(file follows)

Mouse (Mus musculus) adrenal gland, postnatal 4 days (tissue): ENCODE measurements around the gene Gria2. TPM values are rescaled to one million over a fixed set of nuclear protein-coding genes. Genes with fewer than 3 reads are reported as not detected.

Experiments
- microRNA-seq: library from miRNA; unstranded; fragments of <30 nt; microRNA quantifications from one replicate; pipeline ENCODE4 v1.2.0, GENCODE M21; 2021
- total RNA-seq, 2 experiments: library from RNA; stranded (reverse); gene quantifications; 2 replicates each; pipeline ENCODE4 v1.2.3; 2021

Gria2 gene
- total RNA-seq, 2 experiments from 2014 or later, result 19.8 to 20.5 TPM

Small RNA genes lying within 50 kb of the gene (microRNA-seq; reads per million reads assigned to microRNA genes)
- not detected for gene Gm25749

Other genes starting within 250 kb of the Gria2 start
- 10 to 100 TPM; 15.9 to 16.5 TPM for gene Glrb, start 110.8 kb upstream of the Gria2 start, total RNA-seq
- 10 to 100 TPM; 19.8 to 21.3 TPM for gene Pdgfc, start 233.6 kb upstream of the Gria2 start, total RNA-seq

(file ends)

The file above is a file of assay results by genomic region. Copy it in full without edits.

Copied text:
Mouse (Mus musculus) adrenal gland, postnatal 4 days (tissue): ENCODE measurements around the gene Gria2. TPM values are rescaled to one million over a fixed set of nuclear protein-coding genes. Genes with fewer than 3 reads are reported as not detected.

Experiments
- microRNA-seq: library from miRNA; unstranded; fragments of <30 nt; microRNA quantifications from one replicate; pipeline ENCODE4 v1.2.0, GENCODE M21; 2021
- total RNA-seq, 2 experiments: library from RNA; stranded (reverse); gene quantifications; 2 replicates each; pipeline ENCODE4 v1.2.3; 2021

Gria2 gene
- total RNA-seq, 2 experiments from 2014 or later, result 19.8 to 20.5 TPM

Small RNA genes lying within 50 kb of the gene (microRNA-seq; reads per million reads assigned to microRNA genes)
- not detected for gene Gm25749

Other genes starting within 250 kb of the Gria2 start
- 10 to 100 TPM; 15.9 to 16.5 TPM for gene Glrb, start 110.8 kb upstream of the Gria2 start, total RNA-seq
- 10 to 100 TPM; 19.8 to 21.3 TPM for gene Pdgfc, start 233.6 kb upstream of the Gria2 start, total RNA-seq